Scharnhorst switched her fire to Glorious at 16:32 and scored her first hit six minutes later on her third salvo, at a range of 26,000 yards (24,000 m), when one 28.3-centimetre (11.1 in) hit the forward flight deck and burst in the upper hangar, starting a large fire. This hit destroyed two Swordfish being prepared for flight and the hole in the flight deck prevented any other aircraft from taking off.[42] Splinters penetrated a boiler casing and caused a temporary drop in steam pressure. At 16:58 a second shell hit the homing beacon above the bridge and killed or wounded the captain and most of the personnel stationed there. Ardent's smokescreen became effective enough to impair the visibility of the Germans from about 16:58 to 17:20 so they ceased fire on Glorious.[41]

Glorious was hit again in the centre engine room at 17:20 and this caused her to lose speed and commence a slow circle to port. She also developed a list to starboard. The German ships closed to within 16,000 yards and continued to fire at her until 17:40. Glorious sank at 18:10,[41] approximately at 68°38′N 03°50′E / 68.633°N 3.833°ECoordinates: 68°38′N 03°50′E / 68.633°N 3.833°E,[43] with 43 survivors.[44]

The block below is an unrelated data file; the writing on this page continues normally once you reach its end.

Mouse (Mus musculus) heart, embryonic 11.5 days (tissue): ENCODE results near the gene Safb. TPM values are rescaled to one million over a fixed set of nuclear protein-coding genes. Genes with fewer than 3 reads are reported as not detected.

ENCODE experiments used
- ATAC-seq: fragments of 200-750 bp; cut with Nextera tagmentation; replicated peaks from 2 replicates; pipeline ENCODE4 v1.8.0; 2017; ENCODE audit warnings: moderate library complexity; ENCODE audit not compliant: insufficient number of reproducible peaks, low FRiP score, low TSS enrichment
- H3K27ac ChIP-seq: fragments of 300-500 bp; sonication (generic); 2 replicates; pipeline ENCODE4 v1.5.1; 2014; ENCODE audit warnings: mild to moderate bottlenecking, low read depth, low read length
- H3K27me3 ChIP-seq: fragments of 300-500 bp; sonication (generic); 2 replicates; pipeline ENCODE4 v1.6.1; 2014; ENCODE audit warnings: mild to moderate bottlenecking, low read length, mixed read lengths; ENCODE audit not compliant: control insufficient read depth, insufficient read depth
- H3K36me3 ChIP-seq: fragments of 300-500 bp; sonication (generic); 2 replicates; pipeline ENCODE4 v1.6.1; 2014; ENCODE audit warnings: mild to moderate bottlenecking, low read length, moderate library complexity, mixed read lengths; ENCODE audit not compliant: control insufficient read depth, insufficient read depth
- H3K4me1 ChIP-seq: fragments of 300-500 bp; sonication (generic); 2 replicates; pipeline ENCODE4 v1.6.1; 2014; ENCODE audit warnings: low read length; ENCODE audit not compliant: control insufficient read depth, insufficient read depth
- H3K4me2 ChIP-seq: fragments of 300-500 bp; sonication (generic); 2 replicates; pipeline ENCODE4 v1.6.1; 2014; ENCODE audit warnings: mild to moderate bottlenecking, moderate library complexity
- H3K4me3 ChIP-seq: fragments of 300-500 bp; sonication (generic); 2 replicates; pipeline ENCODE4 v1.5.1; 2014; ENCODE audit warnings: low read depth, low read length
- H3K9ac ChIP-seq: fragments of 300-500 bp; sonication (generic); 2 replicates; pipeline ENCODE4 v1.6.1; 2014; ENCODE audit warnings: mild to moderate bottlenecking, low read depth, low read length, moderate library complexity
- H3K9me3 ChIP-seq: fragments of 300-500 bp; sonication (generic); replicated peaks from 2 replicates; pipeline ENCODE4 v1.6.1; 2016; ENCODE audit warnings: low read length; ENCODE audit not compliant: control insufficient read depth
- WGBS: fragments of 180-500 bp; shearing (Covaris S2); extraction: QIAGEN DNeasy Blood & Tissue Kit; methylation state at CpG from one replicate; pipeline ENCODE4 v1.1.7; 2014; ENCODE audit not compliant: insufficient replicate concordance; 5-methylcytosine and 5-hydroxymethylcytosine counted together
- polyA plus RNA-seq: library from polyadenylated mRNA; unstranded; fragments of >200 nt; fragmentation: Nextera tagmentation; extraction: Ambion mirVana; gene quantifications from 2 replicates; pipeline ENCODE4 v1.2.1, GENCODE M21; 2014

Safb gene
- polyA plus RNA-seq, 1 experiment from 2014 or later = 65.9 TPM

As the German ships approached Glorious, Acasta, which had been trying to maintain the smokescreen, broke through her own smoke and fired two volleys of torpedoes at Scharnhorst. One of these hit the battleship at 17:34 abreast her rear turret and badly damaged her. Acasta also managed one hit from her 4.7-inch guns on Scharnhorst, but was riddled by German gunfire and sank at around 18:20.[41]

Survivors estimated that about 900 men abandoned Glorious. The German ships had suffered extensive damage themselves, and unaware that Allied ships were not in contact with Glorious beat a hasty retreat, and did not try to pick up survivors.[45] The Royal Navy meanwhile, knew nothing of the sinking until it was announced on German radio. The Norwegian ship Borgund, on passage to the Faroe Islands, arrived late on 10 June and picked up survivors, eventually delivering 37 alive to Thorshavn of whom two later died. Another Norwegian ship, Svalbard II, also making for the Faeroes, picked up five survivors but was sighted by a German aircraft and forced to return to Norway, where the four still alive became prisoners of war for the next five years. It is also believed that one more survivor from Glorious was rescued by a German seaplane.[46] Therefore, the total of survivors was 40, including one each from Acasta and Ardent.[47] The total killed or missing was 1,207 from Glorious, 160 from Acasta and 152 from Ardent, a total of 1,519.[48]